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Translations of Hellenistic Inscriptions: 167


EPHESOS HONOURS THE BOXER ATHENODOROS

Greek text:   Ephesos_69 , Ephesos_73   ( I.Eph. 1415 & 2005 )
Date:   c. 300 B.C.
Format:   see key to translations

For the significance of these inscriptions, see S. Brunet, "Olympic Hopefuls from Ephesos", pp.227-230 ( PDF ).   Athenodoros was an early example of a sportsman who moved to a big city, found wealthy sponsors, and received public support, no doubt in the hope that he would win further prizes.


[A]   It was [resolved] by the council and the people, [as proposed by] Neumos son of Andronikos:   since Athenodoros son of Semon, who is entitled to equal taxation and resides in Ephesos, has won the boxing contest for boys at the Nemean games, and by being announced as an Ephesian he has won a crown for the city;   therefore [it was resolved] by the council and the people that Athenodoros son of [Semon] shall officially be an Ephesian, just as he was announced in the contest, and he shall be granted the honours that are assigned by law to anyone who wins an athletic contest for boys at the Nemean games, and his victory shall be announced in the agora, just as the other victors are announced; the steward {oikonomos} shall pay to Athenodoros the sum of money that is assigned by law for the crown; and he shall be allotted to a tribe and a ‘thousand’.   He was allotted to the Karēnaios tribe and the ‘thousand’ of Chēlōneus.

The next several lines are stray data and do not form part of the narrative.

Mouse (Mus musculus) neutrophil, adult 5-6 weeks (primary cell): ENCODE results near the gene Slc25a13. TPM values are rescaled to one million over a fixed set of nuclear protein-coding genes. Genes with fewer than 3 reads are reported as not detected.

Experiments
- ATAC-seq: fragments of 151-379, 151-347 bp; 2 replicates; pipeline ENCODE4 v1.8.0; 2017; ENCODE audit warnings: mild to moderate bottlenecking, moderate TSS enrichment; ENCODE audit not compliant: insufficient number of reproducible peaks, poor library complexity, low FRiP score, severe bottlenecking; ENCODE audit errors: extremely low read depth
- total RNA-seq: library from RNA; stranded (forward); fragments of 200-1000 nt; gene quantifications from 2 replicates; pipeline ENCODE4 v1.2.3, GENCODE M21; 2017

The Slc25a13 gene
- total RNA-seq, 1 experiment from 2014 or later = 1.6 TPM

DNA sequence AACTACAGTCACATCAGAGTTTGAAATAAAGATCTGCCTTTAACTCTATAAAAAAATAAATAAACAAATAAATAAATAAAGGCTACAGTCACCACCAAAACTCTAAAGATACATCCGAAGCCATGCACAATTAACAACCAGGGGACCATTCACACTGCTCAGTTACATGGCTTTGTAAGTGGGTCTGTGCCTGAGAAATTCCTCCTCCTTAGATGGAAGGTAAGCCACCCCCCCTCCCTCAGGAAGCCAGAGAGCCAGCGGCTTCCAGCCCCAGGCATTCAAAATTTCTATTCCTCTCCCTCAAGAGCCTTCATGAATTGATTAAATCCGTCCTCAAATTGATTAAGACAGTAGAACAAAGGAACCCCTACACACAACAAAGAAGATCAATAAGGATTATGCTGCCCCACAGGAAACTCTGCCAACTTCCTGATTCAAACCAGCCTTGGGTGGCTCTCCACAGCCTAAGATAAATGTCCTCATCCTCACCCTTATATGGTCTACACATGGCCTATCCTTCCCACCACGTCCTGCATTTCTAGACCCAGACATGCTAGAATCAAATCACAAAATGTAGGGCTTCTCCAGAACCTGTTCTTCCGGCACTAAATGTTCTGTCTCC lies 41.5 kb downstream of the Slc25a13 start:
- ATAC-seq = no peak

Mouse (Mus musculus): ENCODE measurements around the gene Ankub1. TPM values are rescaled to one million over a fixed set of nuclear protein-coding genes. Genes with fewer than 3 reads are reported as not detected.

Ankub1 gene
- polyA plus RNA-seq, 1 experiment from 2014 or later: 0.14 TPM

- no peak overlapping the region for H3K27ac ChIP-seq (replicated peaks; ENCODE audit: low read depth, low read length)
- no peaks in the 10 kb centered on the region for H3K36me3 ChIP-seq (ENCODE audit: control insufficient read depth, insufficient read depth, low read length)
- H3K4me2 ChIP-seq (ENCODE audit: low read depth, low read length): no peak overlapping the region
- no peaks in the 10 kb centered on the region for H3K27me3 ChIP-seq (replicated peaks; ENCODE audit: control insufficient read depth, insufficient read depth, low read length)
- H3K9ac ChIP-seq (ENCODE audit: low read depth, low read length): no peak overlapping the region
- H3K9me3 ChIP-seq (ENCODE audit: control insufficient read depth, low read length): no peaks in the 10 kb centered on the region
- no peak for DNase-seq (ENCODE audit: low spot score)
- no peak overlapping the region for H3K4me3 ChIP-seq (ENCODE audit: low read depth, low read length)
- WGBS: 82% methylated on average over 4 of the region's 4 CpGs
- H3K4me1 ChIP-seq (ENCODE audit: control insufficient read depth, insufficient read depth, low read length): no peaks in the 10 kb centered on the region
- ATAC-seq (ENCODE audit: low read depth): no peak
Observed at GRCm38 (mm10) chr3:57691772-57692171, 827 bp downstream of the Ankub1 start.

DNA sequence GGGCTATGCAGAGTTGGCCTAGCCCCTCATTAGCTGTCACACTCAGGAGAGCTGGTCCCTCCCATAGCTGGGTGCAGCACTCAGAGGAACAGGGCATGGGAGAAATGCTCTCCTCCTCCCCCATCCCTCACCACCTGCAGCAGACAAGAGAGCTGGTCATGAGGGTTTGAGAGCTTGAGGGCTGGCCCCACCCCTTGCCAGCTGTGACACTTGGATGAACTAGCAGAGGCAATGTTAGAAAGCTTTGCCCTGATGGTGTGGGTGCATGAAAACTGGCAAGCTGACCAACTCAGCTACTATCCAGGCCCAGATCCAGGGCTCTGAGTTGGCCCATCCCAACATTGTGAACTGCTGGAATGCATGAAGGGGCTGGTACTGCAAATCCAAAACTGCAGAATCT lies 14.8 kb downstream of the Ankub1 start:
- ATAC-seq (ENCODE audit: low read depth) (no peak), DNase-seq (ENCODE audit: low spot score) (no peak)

[B]   It was resolved by the council and the people, [as proposed by] Kleandros . . . :   [since Athenodoros] son of Semon previously won a contest [for boys at the Nemean games, and] is [expected] to win at other games and [to win crowns for the city]; and Therippides, his overseer {epistates}, [came before the council] . . . with diligence as the new [. . .] is incapable of . . . but just as . . . for care and for other needs . . . to the public [. . .], but does not have the means;   therefore [it is resolved by the council and the people], for his training and travel abroad . . . to make them [citizens on an equal] and similar basis, free men born from free parents . . . [and the] essenes shall allot them to a tribe [and a ‘thousand’] . . . And the neopoiai who take over shall inscribe [this decree in the temple of Artemis, where] they inscribe the names of [other] citizens.   Mnesitheos son of Apo… [was allotted to] . . .


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